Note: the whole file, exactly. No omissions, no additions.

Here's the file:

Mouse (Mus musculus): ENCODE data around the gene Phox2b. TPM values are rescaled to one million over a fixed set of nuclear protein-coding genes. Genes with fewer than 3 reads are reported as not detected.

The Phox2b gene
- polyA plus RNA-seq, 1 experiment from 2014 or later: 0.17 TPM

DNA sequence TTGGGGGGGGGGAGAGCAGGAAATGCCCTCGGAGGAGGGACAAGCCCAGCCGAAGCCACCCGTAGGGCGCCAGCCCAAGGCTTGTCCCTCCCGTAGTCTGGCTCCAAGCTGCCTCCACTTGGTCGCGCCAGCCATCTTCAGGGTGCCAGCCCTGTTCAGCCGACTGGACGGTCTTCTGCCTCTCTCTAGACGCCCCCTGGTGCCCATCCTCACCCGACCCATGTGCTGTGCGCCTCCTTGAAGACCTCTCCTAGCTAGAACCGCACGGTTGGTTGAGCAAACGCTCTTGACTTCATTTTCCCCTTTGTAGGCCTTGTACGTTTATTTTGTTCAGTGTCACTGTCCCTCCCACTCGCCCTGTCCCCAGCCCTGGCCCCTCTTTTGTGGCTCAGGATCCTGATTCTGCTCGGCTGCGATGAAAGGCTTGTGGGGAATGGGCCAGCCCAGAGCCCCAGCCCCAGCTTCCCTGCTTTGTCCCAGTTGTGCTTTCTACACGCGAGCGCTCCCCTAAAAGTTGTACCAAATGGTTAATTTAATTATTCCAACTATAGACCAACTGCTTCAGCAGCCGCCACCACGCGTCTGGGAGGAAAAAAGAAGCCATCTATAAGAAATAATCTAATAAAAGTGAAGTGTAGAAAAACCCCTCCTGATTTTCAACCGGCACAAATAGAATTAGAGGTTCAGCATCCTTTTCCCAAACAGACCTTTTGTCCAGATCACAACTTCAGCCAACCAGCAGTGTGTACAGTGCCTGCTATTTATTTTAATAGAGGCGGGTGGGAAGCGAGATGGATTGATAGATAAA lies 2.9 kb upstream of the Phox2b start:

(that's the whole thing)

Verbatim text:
Mouse (Mus musculus): ENCODE data around the gene Phox2b. TPM values are rescaled to one million over a fixed set of nuclear protein-coding genes. Genes with fewer than 3 reads are reported as not detected.

The Phox2b gene
- polyA plus RNA-seq, 1 experiment from 2014 or later: 0.17 TPM

DNA sequence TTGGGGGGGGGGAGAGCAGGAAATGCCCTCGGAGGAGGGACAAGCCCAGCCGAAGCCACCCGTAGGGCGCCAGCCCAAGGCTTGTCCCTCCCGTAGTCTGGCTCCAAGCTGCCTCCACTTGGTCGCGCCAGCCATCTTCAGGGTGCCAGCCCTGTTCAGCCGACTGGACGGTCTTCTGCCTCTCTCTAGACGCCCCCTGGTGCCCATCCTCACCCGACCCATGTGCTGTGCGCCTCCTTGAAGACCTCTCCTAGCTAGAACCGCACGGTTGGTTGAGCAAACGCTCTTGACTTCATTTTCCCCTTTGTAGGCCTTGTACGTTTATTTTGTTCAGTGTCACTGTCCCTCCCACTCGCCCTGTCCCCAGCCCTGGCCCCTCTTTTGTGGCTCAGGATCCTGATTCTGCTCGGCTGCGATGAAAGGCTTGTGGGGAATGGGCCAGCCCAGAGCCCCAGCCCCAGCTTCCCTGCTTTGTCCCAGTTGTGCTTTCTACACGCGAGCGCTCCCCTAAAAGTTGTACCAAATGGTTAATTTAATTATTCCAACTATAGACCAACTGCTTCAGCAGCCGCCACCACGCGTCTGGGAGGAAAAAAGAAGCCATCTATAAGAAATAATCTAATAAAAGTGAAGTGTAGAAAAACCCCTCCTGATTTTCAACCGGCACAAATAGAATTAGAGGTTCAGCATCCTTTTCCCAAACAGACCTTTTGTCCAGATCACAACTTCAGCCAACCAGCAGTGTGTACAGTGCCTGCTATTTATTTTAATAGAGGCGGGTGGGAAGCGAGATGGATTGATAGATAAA lies 2.9 kb upstream of the Phox2b start: